Firefox 48 FINAL improves download protection as part of wider security crackdown
Mozilla has unveiled Firefox 48 FINAL for desktop. After the relatively minor releases of late, Firefox 48 contains a number of notable new features, both visible and behind the scenes, to excite users.
There’s improved protection against potentially malicious downloads, the requirement for add-ons to be both verified and signed by Mozilla before they will load, and a number of WebRTC enhancements -- and that’s just for starters.
Firefox 48’s somewhat cryptic battle cray is "roar for moar protection against harmful downloads!". It refers to new features for blocking potentially malicious downloads and sees the Security tab of Firefox’s Options get a shakeup.
Users will now find a new "Block dangerous and deceptive content" option that includes two further options: "Block dangerous downloads" and "Warn me about unwanted and uncommon software", both of which are ticked by default.
Other security improvements include all add-ons requiring a digital signature (and verification) from Mozilla before they will load, while the media parser has also been redeveloped using the Rust memory-safe programming language to protect against potential exploit-based attacks.
Selected users will also see process separation enabled, splitting the main Firefox browser process from all loaded web content. This allows the latter to be sandboxed, blocking direct access to the filesystem for security purposes, but should also yield stability and performance improvements too.
One usability improvement sees the Awesome bar’s results list include a number of handy icons to help identify results from a user’s history, bookmarks or open tab.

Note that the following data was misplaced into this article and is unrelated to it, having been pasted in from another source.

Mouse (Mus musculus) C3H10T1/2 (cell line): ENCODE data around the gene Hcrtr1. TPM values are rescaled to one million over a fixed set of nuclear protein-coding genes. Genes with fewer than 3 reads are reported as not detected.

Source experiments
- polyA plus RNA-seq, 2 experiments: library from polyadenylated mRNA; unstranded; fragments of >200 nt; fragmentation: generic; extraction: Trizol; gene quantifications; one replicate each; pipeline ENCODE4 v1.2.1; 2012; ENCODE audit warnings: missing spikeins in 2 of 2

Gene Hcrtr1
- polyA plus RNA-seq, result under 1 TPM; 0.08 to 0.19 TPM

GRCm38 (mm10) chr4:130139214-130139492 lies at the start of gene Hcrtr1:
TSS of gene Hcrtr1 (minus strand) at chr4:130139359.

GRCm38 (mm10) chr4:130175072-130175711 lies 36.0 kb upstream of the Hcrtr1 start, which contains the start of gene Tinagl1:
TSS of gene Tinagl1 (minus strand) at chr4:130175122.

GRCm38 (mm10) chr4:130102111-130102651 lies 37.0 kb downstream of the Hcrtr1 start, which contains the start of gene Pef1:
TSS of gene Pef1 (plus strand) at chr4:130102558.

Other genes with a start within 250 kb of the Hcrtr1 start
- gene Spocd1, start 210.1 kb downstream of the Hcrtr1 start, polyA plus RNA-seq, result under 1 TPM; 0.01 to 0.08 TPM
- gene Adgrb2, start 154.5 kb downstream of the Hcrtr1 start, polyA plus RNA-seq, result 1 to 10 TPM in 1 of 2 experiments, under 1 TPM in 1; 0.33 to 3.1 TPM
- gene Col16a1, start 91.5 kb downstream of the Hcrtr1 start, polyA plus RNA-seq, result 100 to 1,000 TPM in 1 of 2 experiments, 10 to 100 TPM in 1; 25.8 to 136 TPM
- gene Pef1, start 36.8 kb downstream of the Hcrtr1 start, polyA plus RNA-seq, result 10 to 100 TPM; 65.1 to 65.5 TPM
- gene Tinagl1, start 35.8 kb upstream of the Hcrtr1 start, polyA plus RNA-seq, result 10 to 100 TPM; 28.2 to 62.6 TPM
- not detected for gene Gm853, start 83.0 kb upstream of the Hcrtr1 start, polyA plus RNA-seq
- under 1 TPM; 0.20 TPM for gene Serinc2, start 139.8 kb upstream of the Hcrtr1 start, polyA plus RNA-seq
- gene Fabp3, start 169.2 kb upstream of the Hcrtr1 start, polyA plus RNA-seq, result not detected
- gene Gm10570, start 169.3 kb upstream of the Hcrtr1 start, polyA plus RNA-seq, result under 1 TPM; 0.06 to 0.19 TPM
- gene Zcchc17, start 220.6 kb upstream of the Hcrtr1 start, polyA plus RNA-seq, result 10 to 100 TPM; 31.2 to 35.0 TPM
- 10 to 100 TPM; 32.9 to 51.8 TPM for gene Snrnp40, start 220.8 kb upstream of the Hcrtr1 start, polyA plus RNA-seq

WebRTC improvements include enabling delay-agnostic AEC, full duplex for GNU/Linux and support for ICE Restart & Update, while a bug leading to frequency distortions on Jabra and Logitech C920 webcams has also been fixed.
Windows users will now find the [Tab] and [Shift]+[F10] key combos work as they should when in customization mode, while GNU/Linux users gain visible Canvas performance improvements through support for Skia.
Developers gain a multitude of new features, including a geometry editor for moving absolute and fixed positional elements and the addition of a tree-map view to the memory tool for debugging purposes. Content Security Policy (CSP) is now enforced for all WebExtensions. The Firebug Theme has also been enabled for Developer Tools.
Firefox 48 FINAL is available now as a free, open-source download for Windows, Mac and Linux. Support for OS X 10.8 and earlier has now been dropped, while version 48 will also be the last version to run on Windows PCs without SSE2 CPU extensions.